The Fool’s Girl
Young and beautiful Violetta may be of royal blood, but her kingdom is in shambles when she arrives in London on a mysterious mission. Her journey has been long and her adventures many, but it is not until she meets the playwright William Shakespeare that she gets to tell the entire story from beginning to end. Violetta and her comic companion, Feste, have come in search of an ancient holy relic that the evil Malvolio has stolen from their kingdom. But where will their remarkable quest--and their most unusual story--lead? In classic Celia Rees style, it is an engrossing journey, full of political intrigue, danger, and romance.
This wholly original story is spun from Shakespeare's Twelfth Night, and includes both folly and suspense that would make the Bard proud.
Ever since I read ‘Pirates’, I have been a big fan of Celia Rees and like all her novels, ‘The Fool’s girl’ did not disappoint. Set in Shakespearean England, the plot is devised from the famous play of Twelfth Night and centres around Violetta, an exiled Duchessa who is on a mission to restore her country to its former glory and claim back her title as ruler of Illyria. Along with her trusted fool Feste she forms a plan to steal back the holy-relic that was plundered from her city, but to pull it off she must enlist the help of the playwright Will (Shakespeare) and his band of actors. Yet despite Will’s reluctance to help, their lives become tangled together and Violetta finds herself in the centre of a web danger, romance, political plots and religious conspiracies…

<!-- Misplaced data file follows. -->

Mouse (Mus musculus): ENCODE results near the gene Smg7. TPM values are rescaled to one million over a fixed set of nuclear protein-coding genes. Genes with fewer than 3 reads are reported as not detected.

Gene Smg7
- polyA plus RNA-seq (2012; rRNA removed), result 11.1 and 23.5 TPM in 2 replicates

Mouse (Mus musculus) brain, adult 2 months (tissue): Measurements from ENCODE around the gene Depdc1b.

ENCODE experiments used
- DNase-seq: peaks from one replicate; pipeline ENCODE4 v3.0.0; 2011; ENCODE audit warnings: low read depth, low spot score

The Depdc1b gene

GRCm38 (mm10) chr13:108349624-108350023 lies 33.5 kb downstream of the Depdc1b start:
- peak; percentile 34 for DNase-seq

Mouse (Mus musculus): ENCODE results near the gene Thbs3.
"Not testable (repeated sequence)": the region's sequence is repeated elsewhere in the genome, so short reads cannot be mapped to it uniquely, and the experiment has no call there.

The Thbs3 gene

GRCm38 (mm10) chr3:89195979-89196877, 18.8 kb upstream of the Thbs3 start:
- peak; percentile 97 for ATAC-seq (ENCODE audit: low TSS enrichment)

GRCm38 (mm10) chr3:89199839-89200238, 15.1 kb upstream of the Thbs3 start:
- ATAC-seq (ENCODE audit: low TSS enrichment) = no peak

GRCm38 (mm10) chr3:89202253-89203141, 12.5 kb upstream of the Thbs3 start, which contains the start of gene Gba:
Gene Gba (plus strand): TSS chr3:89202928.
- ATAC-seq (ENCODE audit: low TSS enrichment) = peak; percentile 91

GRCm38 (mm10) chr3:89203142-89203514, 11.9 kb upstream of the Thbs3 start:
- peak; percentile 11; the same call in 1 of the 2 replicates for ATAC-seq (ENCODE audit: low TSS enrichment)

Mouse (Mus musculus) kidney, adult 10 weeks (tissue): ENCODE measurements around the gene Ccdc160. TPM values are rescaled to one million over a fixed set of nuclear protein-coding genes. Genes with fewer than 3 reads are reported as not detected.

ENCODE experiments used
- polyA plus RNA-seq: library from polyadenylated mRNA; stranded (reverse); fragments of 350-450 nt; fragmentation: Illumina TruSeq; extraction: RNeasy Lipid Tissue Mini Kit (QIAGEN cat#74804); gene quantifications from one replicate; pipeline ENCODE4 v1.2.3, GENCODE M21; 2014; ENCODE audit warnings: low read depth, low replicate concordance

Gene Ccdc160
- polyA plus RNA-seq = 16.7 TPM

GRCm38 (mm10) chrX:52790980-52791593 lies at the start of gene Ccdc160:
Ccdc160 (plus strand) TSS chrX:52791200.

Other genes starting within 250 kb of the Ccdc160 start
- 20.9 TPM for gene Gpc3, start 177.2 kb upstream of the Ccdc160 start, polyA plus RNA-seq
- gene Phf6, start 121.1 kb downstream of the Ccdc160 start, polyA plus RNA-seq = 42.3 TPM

I must admit that it took me awhile to get into this book, mainly as the timeline within the story shifts back and forth from present to past, flipping from one characters perspective to the other. However once you settle into the rhythm you will soon find yourself captivated, swept up into a story of intrigue and power.
As usual, Celia Rees paints the time period beautifully, with vivid imagery and easily flowing prose that, at times, is as educational as it is beautiful. Not only does she give the reader a breath-taking glimpse into the past, but adds elements of old magic into the mix that somehow, still manages to keep the story within the realm of possibility – one of the reasons I love her work so much. Even though ‘The Fool’s Girl’ is a work of fiction, it is easy to imagine it being a true tale. It is most definitely an interesting and entertaining read.
Therefore with its depth and attention to detail, I would recommend this book to all fans of historical fiction. However I will also add that although I thought this book was a great read, it was not an easy one. A reader must be prepared to commit to this story as it can be quite confusing at times but I believe it is worth the effort. 3 ½ stars!
Hey guys, just a note to let you know that I won’t be posting on the blog again until the middle of next week. This is my final week at Uni (bring on graduation!) and I’m totally bogged down with assignments and last minute chaos! L At least the end is in sight! See you all next week!